A city official is urging councillors to put the brakes on a contentious proposal to reduce the speed limit on residential streets throughout East York and the old City of Toronto.

A group of downtown councillors had asked General Manager of Transportation Services Stephen Buckley to look into the feasibility of lowering speed limits from 40 to 30 km/h but in a report that will be considered by the Toronto and East York community council next Monday, the bureaucrat warned that the blanket reduction of speed limits may not be effective.

The total cost of lowering speed limits on residential streets is believed to be about $1.1 million.

“Research has shown that setting speeds arbitrarily low may not achieve the desired results expected by a community. However, the implementation of 30 km/h using the City's approved 30 km/h Speed Limit Policy would help confirm that all relevant factors were considered and clearly justifies a speed limit reduction to 30 km/h. In doing so, there is a greater certainty that the desired outcome, 'lower motorist speeds', is achievable,” Buckley wrote.

Coun. Josh Matlow first proposed the lowering of speed limits in residential areas in August after a seven--year-old girl was struck and killed by a vehicle in Leaside.

At the time, the Ward 22 Coun. cited a 2012 report from the Chief Medical Officer of Health that suggested that pedestrians have a 20 per cent chance of dying when hit by a vehicle travelling at 50 km/h and only a five per cent chance of death when that vehicle is travelling at 40 km/h.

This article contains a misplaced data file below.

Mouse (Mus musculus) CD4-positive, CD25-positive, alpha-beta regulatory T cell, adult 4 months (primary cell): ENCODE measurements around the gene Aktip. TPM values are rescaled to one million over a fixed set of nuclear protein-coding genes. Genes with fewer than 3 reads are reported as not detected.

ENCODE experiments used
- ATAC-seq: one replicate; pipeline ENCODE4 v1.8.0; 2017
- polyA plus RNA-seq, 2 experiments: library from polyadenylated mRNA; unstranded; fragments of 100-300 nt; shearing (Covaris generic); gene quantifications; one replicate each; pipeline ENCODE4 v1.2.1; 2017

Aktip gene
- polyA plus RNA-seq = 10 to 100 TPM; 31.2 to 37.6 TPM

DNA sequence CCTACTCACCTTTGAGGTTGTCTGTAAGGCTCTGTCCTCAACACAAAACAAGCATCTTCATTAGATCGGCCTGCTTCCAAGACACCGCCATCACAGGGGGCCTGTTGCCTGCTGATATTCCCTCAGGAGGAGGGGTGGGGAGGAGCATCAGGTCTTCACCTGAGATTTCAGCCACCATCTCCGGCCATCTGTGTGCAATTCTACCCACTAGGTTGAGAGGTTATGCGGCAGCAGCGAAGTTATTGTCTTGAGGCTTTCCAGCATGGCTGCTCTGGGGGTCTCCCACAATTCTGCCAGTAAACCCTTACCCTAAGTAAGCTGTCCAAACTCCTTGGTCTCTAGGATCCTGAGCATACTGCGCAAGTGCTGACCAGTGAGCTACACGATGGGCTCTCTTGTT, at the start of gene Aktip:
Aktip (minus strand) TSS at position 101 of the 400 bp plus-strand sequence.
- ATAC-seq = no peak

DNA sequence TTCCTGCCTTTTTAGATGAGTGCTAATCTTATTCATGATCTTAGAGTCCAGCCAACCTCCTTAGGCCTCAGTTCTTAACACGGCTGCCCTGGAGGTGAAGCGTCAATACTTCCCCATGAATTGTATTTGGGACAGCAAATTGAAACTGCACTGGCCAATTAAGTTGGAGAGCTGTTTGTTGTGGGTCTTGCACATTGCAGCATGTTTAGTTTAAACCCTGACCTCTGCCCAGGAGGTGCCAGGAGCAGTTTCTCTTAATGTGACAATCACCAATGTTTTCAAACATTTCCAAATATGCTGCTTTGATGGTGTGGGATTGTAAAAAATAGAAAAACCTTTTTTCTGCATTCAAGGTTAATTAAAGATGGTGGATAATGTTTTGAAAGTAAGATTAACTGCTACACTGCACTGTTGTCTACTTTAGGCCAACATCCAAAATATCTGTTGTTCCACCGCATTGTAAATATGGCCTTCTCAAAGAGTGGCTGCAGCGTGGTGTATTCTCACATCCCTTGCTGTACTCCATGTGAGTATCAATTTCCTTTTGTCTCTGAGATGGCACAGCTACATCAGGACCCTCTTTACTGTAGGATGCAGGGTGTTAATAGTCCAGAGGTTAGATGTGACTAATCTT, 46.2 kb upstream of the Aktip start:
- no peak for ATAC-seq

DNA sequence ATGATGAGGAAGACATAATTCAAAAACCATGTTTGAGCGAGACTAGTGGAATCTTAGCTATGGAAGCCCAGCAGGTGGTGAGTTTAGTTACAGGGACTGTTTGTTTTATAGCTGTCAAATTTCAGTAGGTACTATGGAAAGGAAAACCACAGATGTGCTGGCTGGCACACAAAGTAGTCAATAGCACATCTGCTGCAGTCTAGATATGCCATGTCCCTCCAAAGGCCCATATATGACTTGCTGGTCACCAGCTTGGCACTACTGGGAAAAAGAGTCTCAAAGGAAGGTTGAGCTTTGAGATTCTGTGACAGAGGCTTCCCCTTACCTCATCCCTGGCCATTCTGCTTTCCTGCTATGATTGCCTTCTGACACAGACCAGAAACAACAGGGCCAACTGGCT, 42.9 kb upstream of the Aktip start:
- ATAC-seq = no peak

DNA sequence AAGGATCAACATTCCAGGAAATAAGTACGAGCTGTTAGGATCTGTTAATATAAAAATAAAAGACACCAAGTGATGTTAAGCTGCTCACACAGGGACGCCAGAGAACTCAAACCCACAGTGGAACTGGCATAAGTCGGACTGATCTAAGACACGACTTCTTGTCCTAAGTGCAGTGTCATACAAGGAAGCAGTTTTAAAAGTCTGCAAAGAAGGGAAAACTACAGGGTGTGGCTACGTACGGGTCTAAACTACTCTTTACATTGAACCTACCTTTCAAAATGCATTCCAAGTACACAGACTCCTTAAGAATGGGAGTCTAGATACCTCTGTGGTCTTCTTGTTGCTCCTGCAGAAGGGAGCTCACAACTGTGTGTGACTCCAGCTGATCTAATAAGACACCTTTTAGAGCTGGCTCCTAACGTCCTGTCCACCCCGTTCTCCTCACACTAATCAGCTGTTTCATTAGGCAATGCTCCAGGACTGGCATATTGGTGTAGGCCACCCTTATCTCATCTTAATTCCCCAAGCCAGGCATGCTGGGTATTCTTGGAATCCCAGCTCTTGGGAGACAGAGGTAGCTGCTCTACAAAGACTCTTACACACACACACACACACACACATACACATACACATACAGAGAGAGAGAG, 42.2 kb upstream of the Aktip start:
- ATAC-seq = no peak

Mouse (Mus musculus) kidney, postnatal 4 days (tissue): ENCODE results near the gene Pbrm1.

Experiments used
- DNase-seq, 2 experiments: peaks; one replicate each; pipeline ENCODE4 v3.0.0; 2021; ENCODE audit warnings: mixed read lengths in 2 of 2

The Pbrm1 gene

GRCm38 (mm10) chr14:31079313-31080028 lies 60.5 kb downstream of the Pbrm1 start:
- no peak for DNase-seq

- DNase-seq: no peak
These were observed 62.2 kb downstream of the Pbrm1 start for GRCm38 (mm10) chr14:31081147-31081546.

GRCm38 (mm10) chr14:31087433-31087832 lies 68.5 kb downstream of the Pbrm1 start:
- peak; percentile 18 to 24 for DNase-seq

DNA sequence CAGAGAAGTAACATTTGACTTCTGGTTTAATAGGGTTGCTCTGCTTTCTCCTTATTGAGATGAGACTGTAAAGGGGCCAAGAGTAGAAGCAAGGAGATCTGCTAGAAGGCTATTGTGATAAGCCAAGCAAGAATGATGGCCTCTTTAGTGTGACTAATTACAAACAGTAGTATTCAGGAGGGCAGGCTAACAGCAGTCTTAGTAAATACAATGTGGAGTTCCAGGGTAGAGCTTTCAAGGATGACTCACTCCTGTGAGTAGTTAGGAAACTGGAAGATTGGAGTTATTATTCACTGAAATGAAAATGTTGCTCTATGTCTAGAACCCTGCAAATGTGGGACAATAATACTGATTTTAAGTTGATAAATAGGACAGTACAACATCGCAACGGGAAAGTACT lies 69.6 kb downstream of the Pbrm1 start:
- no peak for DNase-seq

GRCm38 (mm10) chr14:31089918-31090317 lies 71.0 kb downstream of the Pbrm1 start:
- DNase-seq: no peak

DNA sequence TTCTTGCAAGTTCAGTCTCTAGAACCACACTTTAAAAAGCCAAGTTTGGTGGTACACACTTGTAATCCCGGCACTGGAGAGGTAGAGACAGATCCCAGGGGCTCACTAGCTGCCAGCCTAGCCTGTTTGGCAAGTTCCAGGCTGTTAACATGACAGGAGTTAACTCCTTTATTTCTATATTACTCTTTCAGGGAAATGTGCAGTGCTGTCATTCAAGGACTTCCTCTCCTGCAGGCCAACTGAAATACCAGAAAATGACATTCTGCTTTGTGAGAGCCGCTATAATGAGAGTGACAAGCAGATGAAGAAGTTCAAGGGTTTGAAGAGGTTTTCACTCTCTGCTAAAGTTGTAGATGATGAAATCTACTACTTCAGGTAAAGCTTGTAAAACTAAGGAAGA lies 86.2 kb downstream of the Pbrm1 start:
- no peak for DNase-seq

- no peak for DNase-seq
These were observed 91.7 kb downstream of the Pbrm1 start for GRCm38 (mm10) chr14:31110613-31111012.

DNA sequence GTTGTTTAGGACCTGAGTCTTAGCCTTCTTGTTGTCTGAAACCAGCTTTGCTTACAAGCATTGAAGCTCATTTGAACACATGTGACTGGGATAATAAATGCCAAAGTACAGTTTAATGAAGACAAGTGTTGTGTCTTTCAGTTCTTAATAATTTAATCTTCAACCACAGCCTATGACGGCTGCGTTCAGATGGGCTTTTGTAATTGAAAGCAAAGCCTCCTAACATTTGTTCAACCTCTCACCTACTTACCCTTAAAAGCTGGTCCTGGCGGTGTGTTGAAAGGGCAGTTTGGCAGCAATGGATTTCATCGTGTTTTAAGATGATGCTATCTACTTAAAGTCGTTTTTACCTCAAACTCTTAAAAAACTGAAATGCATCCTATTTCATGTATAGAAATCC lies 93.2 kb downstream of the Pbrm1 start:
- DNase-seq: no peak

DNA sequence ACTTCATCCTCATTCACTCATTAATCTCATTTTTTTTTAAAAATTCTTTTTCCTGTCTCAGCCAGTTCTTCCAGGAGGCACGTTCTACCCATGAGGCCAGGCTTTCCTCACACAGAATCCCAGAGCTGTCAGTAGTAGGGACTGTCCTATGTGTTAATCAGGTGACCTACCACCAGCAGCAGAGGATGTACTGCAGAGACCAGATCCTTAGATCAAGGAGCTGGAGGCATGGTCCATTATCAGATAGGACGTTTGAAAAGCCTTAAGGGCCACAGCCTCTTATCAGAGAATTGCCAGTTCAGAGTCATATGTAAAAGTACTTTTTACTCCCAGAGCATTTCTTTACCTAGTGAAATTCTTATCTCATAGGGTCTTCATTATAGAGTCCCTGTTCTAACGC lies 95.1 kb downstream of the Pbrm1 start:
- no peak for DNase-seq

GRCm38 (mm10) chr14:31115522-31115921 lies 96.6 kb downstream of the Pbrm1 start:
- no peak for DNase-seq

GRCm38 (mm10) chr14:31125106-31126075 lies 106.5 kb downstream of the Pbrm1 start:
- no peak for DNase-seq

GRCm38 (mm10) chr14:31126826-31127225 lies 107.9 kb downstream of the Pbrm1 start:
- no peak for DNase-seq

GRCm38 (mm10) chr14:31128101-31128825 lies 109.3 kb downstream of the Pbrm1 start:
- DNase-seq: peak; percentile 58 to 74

In the staff report Buckley did point out that over a five-year span (2009-2013) 91 per cent of all pedestrian fatalities occurred on roads with posted speed limits of 50 km/h or more but the report also noted that 88.6 per cent of pedestrian fatalities and 100 per cent of cyclist fatalities occurred on major and minor arterial roads, casting doubt on whether lowering speed limits in residential neighbourhoods will really save that many lives.

The report also suggested that any reduction in speed limits would also have to be accompanied by a enforcement blitz, something Buckely elaborated on in an interview with CP24 on Monday morning.

"We don’t necessarily feel that such a posting would be adhered to by a lot of drivers. Sometimes the design cues from the streets are going to encourage people to go a little faster, so we don’t want to give people a false sense of security," he said.

According to the staff report, there are 387.1 kilometres of local roads in East York and the old City of Toronto that would have to have new signs installed should the city elect to lower speed limits.